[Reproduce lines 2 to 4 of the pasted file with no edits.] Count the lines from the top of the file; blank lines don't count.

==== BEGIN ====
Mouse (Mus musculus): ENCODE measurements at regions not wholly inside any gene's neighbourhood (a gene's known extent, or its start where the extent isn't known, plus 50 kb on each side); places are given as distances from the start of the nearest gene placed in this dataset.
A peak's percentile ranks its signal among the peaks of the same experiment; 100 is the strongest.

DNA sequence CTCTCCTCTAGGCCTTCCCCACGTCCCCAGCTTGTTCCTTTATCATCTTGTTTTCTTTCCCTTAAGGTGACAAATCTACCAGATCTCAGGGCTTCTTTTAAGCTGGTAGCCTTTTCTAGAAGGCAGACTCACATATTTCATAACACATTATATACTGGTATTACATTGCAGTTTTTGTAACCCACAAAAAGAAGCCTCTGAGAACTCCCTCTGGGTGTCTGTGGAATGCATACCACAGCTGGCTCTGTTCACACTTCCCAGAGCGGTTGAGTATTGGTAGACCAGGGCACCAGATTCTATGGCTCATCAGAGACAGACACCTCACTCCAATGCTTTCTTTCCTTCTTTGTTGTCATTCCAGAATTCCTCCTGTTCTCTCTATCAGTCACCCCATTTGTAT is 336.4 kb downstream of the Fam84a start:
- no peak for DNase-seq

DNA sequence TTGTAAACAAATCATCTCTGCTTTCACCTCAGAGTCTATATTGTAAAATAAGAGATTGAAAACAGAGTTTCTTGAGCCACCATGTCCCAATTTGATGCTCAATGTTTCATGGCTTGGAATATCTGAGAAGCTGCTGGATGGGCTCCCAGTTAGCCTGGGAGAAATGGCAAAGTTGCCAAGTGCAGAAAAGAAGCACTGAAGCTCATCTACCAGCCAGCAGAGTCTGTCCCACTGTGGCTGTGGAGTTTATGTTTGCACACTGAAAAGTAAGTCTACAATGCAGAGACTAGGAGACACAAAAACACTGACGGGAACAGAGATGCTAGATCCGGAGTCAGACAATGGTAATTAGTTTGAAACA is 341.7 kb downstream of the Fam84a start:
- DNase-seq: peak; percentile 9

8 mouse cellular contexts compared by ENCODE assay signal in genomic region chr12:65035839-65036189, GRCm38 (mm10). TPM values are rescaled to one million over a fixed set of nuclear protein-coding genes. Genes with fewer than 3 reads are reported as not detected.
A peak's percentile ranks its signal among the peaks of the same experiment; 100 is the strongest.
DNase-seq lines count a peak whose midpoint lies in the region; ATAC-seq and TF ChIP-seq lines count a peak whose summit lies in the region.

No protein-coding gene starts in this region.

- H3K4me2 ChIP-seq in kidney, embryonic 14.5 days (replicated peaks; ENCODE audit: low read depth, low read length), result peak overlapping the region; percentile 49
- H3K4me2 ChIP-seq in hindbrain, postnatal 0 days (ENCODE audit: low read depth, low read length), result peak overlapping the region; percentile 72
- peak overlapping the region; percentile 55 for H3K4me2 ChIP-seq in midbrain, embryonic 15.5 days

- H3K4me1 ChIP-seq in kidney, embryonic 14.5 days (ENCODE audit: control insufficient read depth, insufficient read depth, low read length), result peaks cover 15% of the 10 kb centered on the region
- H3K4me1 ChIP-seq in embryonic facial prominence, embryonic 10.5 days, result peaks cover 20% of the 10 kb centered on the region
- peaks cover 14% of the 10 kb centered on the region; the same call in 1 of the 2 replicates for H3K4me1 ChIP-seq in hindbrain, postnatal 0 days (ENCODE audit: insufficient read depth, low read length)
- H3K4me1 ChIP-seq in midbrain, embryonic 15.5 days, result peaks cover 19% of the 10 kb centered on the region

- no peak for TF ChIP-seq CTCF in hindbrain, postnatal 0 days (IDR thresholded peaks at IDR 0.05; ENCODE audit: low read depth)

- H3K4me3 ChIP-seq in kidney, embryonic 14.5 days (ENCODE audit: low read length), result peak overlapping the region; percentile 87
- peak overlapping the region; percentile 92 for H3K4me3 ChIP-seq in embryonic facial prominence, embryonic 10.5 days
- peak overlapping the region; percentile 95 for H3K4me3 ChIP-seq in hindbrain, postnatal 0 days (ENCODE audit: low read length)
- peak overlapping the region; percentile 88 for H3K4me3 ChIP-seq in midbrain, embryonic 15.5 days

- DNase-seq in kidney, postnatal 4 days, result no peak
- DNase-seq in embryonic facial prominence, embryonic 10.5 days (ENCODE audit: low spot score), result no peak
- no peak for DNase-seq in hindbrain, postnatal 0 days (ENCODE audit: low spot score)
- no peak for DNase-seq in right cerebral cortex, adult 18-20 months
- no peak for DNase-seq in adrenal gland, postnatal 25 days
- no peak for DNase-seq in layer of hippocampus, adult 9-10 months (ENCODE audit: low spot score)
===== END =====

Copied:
A peak's percentile ranks its signal among the peaks of the same experiment; 100 is the strongest.

DNA sequence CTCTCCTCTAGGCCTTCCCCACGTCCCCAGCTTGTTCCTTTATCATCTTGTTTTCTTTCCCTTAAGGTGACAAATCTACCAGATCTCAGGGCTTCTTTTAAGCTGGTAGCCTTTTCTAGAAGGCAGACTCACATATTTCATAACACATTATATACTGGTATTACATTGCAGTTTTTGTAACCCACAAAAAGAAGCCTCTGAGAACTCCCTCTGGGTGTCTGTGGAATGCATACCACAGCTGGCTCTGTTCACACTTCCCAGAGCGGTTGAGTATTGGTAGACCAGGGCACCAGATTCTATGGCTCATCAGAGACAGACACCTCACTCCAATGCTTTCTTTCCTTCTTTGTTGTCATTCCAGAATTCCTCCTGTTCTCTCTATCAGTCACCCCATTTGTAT is 336.4 kb downstream of the Fam84a start:
- no peak for DNase-seq